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Circus acrobat killed in plunge from big top

LOS ANGELES – Before Roberto Valenzuela launched into his daredevil acrobatic act in the upper reaches of the Circus Vazquez big top, ringmaster Jesus Vazquez issued his standard warning to the audience: “A screw that loosens or a cord that breaks could be fatal.”

But as the popular Mexican circus performer took his act before hundreds of adults and children in South El Monte on Monday night, the warning took on tragic meaning.

Valenzuela was performing a series of maneuvers while dangling from two 26-foot-long red cloths when equipment connecting cables to the materials broke, sending the performer hurtling headfirst to the ground.

He was killed instantly in a rare circus performer death in California.

Circus Vazquez was founded in Mexico City in the late 1960s and employs about 30 animal trainers, clowns and acrobats. The company followed Hispanic population growth in the United States beginning in the mid-1990s, starting a troupe based in Brownsville, Texas, playing dates in that state and California.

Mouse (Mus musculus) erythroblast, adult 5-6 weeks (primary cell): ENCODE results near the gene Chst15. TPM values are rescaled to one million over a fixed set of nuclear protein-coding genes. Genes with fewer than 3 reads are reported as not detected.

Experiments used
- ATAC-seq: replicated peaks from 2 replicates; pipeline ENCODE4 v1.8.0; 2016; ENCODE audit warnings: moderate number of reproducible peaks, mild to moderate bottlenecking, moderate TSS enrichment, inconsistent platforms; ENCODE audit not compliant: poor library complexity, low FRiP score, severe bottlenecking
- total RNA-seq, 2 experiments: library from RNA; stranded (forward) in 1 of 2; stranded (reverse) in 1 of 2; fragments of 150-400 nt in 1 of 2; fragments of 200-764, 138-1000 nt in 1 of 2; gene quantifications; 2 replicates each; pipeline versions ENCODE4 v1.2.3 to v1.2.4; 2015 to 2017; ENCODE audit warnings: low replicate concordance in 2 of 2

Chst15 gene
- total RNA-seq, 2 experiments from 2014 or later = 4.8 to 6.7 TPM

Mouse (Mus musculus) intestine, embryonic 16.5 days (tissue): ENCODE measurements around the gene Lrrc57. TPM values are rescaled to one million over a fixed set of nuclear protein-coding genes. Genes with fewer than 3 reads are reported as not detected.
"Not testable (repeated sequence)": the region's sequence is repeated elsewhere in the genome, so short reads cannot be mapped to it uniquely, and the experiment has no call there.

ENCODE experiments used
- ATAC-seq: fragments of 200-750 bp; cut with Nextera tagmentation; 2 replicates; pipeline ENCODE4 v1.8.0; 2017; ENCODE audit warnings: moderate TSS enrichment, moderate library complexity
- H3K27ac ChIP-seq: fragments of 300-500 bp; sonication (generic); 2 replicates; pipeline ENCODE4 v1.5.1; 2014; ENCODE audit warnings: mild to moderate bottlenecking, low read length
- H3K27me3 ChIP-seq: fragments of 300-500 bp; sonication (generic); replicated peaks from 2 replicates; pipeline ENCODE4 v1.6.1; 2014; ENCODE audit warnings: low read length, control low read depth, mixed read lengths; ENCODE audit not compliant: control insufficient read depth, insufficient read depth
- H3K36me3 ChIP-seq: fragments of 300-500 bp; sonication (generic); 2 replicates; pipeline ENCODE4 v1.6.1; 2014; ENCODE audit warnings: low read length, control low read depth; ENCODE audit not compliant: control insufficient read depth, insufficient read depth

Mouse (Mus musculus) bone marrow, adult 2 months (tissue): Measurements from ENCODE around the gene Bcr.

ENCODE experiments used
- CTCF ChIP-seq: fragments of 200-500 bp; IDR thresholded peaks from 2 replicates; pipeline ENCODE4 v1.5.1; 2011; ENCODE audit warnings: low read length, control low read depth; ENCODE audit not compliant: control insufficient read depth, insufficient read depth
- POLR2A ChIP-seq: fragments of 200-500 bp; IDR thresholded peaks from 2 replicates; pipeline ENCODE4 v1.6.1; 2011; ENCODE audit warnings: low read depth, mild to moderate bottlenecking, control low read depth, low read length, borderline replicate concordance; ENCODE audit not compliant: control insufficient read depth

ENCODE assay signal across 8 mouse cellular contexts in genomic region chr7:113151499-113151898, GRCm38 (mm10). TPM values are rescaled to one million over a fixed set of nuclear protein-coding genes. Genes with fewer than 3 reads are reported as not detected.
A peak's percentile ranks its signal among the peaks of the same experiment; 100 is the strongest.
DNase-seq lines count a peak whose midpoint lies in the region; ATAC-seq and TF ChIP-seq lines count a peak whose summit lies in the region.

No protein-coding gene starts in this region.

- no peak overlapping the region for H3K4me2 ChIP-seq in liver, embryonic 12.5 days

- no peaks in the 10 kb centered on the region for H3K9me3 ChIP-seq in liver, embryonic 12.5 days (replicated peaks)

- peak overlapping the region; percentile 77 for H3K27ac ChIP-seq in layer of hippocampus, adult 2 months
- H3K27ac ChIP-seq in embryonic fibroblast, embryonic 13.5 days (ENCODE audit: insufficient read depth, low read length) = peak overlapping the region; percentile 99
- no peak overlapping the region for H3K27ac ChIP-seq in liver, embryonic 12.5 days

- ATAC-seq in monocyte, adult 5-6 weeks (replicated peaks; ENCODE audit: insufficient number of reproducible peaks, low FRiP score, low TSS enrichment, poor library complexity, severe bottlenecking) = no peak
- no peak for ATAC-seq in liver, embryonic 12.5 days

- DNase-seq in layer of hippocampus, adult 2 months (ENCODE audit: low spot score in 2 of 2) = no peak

Officials from Cal-OSHA and the Los Angeles County Sheriff’s Department launched investigations into the accident. State investigators recovered bolts and other materials that apparently fell from his rigging.

Circus officials confirmed Tuesday that Valenzuela, 35, had no safety netting or harness during his performance, and it appeared that shackles connecting cables to his cloth strips failed.

County officials Tuesday offered grief counseling to the hundreds of children who witnessed Valenzuela’s death.

Witnesses said circus officials abruptly ushered patrons out of the big top after the accident, which upset many children in attendance.

Abraham Altemimi told KABC-TV that it was his 9-year-old daughter’s first visit to the circus – and perhaps her last.

“They were running from different direction … trying to get people out of the circus,” he said. “She was terrified. It was horrible. I cried after that.”

This was the first circus-related death in California in at least two decades. In 2004, a circus performer with Ringling Bros. and Barnum & Bailey Circus in Minnesota fell 30 feet to her death onto a concrete floor in an accident similar to Monday’s. In that case, Dessi Espana, 32, was twirling on long chiffon scarves when witnesses said they loosened, sending her to the ground.

Don Curtis, president of the Circus Fans Association of America, said circuses’ safety measures have made injuries or deaths relatively rare.

“The circus is a place where performers live dangerously every day,” Curtis said. “That’s part of the attraction to the public.”


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